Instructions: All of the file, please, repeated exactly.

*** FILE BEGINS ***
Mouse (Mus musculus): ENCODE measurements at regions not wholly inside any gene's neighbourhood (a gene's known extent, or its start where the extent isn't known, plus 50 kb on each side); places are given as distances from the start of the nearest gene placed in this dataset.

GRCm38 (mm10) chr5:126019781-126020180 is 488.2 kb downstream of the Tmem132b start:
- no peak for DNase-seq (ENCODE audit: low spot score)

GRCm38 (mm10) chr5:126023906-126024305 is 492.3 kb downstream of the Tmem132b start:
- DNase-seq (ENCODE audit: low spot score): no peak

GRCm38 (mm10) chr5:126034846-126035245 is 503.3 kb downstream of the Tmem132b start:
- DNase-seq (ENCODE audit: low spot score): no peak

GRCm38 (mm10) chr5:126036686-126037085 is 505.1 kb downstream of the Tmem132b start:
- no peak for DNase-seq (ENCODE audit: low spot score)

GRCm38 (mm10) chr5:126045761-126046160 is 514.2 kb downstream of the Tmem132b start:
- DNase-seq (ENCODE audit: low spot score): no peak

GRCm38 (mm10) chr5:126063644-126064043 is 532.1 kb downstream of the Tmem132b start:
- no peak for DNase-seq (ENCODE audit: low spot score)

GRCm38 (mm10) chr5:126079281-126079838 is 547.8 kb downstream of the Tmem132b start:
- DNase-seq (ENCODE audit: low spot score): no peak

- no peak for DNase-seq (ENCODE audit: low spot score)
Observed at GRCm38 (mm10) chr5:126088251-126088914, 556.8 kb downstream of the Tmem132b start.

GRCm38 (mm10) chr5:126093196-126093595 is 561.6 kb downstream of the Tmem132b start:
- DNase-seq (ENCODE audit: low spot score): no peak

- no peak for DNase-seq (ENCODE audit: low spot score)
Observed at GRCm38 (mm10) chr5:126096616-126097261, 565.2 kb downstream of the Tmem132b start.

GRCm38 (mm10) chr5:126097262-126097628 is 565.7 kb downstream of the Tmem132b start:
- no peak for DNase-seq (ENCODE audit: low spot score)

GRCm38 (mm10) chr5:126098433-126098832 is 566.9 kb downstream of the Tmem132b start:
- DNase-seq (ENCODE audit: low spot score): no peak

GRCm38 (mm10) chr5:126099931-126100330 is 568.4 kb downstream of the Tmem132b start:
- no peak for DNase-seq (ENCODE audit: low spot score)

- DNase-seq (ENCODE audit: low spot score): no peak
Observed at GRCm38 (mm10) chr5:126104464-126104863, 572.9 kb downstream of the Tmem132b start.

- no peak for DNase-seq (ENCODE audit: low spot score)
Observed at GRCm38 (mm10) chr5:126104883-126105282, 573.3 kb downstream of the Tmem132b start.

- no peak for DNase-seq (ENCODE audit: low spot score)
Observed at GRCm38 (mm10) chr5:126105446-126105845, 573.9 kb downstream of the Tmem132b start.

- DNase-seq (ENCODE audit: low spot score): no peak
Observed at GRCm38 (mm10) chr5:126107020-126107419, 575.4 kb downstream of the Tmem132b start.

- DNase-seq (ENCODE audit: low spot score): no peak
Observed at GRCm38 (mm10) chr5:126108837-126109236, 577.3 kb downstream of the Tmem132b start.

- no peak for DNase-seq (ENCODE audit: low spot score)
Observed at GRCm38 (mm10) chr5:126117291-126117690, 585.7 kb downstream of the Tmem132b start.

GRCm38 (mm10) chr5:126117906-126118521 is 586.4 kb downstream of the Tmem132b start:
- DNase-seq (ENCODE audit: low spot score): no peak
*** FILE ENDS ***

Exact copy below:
Mouse (Mus musculus): ENCODE measurements at regions not wholly inside any gene's neighbourhood (a gene's known extent, or its start where the extent isn't known, plus 50 kb on each side); places are given as distances from the start of the nearest gene placed in this dataset.

GRCm38 (mm10) chr5:126019781-126020180 is 488.2 kb downstream of the Tmem132b start:
- no peak for DNase-seq (ENCODE audit: low spot score)

GRCm38 (mm10) chr5:126023906-126024305 is 492.3 kb downstream of the Tmem132b start:
- DNase-seq (ENCODE audit: low spot score): no peak

GRCm38 (mm10) chr5:126034846-126035245 is 503.3 kb downstream of the Tmem132b start:
- DNase-seq (ENCODE audit: low spot score): no peak

GRCm38 (mm10) chr5:126036686-126037085 is 505.1 kb downstream of the Tmem132b start:
- no peak for DNase-seq (ENCODE audit: low spot score)

GRCm38 (mm10) chr5:126045761-126046160 is 514.2 kb downstream of the Tmem132b start:
- DNase-seq (ENCODE audit: low spot score): no peak

GRCm38 (mm10) chr5:126063644-126064043 is 532.1 kb downstream of the Tmem132b start:
- no peak for DNase-seq (ENCODE audit: low spot score)

GRCm38 (mm10) chr5:126079281-126079838 is 547.8 kb downstream of the Tmem132b start:
- DNase-seq (ENCODE audit: low spot score): no peak

- no peak for DNase-seq (ENCODE audit: low spot score)
Observed at GRCm38 (mm10) chr5:126088251-126088914, 556.8 kb downstream of the Tmem132b start.

GRCm38 (mm10) chr5:126093196-126093595 is 561.6 kb downstream of the Tmem132b start:
- DNase-seq (ENCODE audit: low spot score): no peak

- no peak for DNase-seq (ENCODE audit: low spot score)
Observed at GRCm38 (mm10) chr5:126096616-126097261, 565.2 kb downstream of the Tmem132b start.

GRCm38 (mm10) chr5:126097262-126097628 is 565.7 kb downstream of the Tmem132b start:
- no peak for DNase-seq (ENCODE audit: low spot score)

GRCm38 (mm10) chr5:126098433-126098832 is 566.9 kb downstream of the Tmem132b start:
- DNase-seq (ENCODE audit: low spot score): no peak

GRCm38 (mm10) chr5:126099931-126100330 is 568.4 kb downstream of the Tmem132b start:
- no peak for DNase-seq (ENCODE audit: low spot score)

- DNase-seq (ENCODE audit: low spot score): no peak
Observed at GRCm38 (mm10) chr5:126104464-126104863, 572.9 kb downstream of the Tmem132b start.

- no peak for DNase-seq (ENCODE audit: low spot score)
Observed at GRCm38 (mm10) chr5:126104883-126105282, 573.3 kb downstream of the Tmem132b start.

- no peak for DNase-seq (ENCODE audit: low spot score)
Observed at GRCm38 (mm10) chr5:126105446-126105845, 573.9 kb downstream of the Tmem132b start.

- DNase-seq (ENCODE audit: low spot score): no peak
Observed at GRCm38 (mm10) chr5:126107020-126107419, 575.4 kb downstream of the Tmem132b start.

- DNase-seq (ENCODE audit: low spot score): no peak
Observed at GRCm38 (mm10) chr5:126108837-126109236, 577.3 kb downstream of the Tmem132b start.

- no peak for DNase-seq (ENCODE audit: low spot score)
Observed at GRCm38 (mm10) chr5:126117291-126117690, 585.7 kb downstream of the Tmem132b start.

GRCm38 (mm10) chr5:126117906-126118521 is 586.4 kb downstream of the Tmem132b start:
- DNase-seq (ENCODE audit: low spot score): no peak